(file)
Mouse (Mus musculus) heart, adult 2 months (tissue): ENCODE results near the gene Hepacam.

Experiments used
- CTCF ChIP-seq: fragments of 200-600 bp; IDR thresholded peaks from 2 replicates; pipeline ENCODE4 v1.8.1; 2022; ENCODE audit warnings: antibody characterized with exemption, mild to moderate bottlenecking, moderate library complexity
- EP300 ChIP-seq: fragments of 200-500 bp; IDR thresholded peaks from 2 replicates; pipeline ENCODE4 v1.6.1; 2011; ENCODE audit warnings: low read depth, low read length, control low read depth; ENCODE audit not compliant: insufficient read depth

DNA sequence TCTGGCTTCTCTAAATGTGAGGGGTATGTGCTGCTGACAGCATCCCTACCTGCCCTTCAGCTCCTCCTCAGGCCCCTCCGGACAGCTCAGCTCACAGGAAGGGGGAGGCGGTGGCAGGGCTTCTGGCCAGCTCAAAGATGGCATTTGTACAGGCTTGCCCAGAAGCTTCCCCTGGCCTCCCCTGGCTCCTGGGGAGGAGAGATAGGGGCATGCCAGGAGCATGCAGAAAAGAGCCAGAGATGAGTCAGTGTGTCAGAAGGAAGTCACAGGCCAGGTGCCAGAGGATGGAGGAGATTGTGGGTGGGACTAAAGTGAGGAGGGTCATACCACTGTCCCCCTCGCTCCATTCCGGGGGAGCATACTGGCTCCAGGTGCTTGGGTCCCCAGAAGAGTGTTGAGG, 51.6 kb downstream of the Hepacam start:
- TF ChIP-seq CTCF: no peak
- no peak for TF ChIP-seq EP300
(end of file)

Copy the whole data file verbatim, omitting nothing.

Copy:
Mouse (Mus musculus) heart, adult 2 months (tissue): ENCODE results near the gene Hepacam.

Experiments used
- CTCF ChIP-seq: fragments of 200-600 bp; IDR thresholded peaks from 2 replicates; pipeline ENCODE4 v1.8.1; 2022; ENCODE audit warnings: antibody characterized with exemption, mild to moderate bottlenecking, moderate library complexity
- EP300 ChIP-seq: fragments of 200-500 bp; IDR thresholded peaks from 2 replicates; pipeline ENCODE4 v1.6.1; 2011; ENCODE audit warnings: low read depth, low read length, control low read depth; ENCODE audit not compliant: insufficient read depth

DNA sequence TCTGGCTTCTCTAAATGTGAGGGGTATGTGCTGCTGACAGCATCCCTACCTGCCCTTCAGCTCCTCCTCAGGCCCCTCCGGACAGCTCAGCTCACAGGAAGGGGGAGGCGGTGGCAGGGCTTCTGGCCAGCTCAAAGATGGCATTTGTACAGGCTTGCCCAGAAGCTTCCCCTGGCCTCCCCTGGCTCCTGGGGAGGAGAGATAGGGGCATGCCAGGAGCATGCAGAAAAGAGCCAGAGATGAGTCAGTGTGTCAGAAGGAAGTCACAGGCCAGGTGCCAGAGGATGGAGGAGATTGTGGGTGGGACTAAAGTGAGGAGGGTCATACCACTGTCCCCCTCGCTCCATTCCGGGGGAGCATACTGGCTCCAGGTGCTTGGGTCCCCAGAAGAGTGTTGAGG, 51.6 kb downstream of the Hepacam start:
- TF ChIP-seq CTCF: no peak
- no peak for TF ChIP-seq EP300